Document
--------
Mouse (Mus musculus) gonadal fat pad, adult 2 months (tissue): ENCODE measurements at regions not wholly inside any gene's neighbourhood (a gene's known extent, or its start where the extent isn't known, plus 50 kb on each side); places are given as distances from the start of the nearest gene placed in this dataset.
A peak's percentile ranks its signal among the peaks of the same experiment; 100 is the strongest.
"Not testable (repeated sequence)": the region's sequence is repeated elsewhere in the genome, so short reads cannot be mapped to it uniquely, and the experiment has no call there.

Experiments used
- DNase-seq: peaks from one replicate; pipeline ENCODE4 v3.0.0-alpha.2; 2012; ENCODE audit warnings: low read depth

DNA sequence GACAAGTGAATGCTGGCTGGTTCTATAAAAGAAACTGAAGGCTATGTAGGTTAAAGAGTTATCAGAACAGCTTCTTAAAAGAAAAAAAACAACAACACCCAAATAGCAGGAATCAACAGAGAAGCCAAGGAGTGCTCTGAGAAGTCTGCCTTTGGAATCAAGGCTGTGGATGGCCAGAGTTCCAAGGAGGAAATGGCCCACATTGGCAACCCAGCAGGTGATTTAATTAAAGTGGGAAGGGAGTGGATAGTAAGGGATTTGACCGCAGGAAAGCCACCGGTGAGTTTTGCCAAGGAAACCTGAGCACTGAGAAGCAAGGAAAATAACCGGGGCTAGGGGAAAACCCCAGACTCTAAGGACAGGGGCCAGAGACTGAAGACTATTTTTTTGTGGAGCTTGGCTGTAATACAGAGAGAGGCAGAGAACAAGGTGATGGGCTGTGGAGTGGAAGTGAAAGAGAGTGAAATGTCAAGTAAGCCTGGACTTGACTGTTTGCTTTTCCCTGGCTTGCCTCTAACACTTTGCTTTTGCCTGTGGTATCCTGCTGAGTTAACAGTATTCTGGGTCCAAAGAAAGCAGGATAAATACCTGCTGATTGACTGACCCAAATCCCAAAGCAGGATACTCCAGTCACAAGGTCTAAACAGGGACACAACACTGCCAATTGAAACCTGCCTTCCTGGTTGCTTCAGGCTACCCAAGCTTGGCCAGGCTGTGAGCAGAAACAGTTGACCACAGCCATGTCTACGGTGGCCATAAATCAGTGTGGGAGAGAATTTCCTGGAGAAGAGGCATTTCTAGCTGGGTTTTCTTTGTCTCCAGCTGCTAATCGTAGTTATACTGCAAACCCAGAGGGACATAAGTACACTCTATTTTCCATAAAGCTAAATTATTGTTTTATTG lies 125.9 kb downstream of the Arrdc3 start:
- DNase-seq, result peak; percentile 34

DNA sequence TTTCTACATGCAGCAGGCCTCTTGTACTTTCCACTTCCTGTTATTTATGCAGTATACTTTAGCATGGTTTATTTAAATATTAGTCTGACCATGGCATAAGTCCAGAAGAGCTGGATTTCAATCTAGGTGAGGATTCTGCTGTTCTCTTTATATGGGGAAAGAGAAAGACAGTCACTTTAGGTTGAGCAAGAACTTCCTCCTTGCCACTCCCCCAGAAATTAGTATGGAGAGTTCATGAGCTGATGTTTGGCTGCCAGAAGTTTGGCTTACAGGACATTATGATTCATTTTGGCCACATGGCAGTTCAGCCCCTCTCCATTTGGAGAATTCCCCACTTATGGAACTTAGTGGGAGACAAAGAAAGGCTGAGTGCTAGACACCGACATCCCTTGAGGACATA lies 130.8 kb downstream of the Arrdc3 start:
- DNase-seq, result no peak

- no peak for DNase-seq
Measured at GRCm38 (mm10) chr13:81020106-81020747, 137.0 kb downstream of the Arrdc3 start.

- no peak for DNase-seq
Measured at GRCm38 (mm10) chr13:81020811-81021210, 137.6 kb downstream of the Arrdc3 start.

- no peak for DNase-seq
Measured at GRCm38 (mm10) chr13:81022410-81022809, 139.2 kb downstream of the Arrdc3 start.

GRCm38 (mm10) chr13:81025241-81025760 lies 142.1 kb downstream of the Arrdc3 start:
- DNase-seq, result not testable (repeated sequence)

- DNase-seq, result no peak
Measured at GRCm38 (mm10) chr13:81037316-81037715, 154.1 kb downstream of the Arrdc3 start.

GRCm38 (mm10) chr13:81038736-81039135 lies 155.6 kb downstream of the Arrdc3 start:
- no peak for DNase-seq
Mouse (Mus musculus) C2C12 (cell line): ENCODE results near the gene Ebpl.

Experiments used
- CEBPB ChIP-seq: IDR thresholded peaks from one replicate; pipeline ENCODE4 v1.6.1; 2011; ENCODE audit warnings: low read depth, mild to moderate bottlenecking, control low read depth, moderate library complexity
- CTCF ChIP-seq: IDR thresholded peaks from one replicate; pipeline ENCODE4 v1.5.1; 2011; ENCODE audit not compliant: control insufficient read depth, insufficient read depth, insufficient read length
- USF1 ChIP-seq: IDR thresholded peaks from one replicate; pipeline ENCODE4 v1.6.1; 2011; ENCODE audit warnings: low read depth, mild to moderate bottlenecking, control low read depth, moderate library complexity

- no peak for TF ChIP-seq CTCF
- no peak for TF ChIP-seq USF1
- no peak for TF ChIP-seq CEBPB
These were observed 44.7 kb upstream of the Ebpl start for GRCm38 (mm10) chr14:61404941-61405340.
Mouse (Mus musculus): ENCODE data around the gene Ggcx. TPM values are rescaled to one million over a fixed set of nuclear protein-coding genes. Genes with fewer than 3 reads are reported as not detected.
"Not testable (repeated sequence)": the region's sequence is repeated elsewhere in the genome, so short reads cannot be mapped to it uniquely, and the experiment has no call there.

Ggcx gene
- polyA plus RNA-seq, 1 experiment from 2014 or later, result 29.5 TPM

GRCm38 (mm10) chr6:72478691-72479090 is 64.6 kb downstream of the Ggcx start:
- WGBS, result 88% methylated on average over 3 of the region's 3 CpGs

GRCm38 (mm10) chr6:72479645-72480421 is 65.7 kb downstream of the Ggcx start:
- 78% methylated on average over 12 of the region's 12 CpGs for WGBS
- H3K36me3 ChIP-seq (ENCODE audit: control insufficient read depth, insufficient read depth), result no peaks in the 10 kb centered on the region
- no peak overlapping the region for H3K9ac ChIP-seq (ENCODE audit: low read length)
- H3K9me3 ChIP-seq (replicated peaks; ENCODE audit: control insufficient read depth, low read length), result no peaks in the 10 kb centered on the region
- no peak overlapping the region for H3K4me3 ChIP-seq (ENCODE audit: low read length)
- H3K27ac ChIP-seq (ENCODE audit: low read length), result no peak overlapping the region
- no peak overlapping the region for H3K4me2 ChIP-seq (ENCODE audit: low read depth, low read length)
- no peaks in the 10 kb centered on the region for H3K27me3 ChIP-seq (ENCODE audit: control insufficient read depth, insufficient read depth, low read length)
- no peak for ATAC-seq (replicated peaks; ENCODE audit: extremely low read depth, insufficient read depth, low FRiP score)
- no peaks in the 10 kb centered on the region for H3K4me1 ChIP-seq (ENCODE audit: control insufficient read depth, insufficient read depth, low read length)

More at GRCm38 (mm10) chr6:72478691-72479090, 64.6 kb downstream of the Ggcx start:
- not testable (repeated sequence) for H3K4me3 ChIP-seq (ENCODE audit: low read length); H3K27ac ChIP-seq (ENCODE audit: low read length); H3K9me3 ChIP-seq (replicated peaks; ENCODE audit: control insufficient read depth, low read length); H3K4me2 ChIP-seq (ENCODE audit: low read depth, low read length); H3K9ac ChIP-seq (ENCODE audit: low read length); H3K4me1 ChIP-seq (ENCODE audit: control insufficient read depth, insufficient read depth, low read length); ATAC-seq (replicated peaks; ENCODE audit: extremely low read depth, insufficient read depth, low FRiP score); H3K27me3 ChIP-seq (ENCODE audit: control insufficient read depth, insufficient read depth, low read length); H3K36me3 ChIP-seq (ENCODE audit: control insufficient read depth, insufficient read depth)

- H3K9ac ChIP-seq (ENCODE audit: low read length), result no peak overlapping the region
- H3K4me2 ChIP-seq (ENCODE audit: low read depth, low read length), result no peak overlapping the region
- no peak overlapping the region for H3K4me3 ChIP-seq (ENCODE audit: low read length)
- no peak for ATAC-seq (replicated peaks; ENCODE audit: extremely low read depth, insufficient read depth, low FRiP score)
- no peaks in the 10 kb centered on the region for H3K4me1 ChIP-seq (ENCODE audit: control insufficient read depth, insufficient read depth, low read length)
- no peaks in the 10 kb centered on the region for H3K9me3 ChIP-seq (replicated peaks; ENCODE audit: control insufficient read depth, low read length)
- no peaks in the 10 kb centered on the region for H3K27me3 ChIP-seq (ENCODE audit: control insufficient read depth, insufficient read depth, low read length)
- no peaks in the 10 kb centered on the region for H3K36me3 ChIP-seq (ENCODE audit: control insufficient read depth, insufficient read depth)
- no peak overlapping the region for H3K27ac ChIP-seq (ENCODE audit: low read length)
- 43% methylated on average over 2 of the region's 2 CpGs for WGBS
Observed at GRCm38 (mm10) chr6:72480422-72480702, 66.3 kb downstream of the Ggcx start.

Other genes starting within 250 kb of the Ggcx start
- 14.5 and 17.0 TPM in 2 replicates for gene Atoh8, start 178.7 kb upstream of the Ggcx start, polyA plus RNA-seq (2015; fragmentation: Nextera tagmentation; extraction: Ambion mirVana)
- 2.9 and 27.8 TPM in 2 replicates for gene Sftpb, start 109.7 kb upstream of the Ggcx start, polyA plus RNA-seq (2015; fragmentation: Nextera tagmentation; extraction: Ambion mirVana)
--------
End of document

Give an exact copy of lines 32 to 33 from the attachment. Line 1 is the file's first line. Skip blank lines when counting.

"Not testable (repeated sequence)": the region's sequence is repeated elsewhere in the genome, so short reads cannot be mapped to it uniquely, and the experiment has no call there.

Ggcx gene